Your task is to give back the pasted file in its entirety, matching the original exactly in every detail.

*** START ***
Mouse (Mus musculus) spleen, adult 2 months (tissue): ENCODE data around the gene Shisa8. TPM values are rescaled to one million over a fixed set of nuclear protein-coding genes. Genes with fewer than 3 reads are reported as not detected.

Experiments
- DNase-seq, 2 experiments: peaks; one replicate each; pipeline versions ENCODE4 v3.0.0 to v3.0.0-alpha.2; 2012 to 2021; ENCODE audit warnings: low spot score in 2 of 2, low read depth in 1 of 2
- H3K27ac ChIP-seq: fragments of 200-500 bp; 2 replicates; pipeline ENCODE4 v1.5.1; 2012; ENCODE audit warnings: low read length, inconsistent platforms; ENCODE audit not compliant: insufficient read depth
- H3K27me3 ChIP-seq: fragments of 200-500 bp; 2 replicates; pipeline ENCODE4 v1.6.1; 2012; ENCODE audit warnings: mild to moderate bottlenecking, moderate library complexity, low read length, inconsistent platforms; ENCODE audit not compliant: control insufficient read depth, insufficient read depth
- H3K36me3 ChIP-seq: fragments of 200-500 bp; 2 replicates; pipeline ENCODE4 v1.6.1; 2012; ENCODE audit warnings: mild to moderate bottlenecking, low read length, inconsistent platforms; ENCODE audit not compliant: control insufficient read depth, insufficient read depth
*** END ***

Mouse (Mus musculus) spleen, adult 2 months (tissue): ENCODE data around the gene Shisa8. TPM values are rescaled to one million over a fixed set of nuclear protein-coding genes. Genes with fewer than 3 reads are reported as not detected.

Experiments
- DNase-seq, 2 experiments: peaks; one replicate each; pipeline versions ENCODE4 v3.0.0 to v3.0.0-alpha.2; 2012 to 2021; ENCODE audit warnings: low spot score in 2 of 2, low read depth in 1 of 2
- H3K27ac ChIP-seq: fragments of 200-500 bp; 2 replicates; pipeline ENCODE4 v1.5.1; 2012; ENCODE audit warnings: low read length, inconsistent platforms; ENCODE audit not compliant: insufficient read depth
- H3K27me3 ChIP-seq: fragments of 200-500 bp; 2 replicates; pipeline ENCODE4 v1.6.1; 2012; ENCODE audit warnings: mild to moderate bottlenecking, moderate library complexity, low read length, inconsistent platforms; ENCODE audit not compliant: control insufficient read depth, insufficient read depth
- H3K36me3 ChIP-seq: fragments of 200-500 bp; 2 replicates; pipeline ENCODE4 v1.6.1; 2012; ENCODE audit warnings: mild to moderate bottlenecking, low read length, inconsistent platforms; ENCODE audit not compliant: control insufficient read depth, insufficient read depth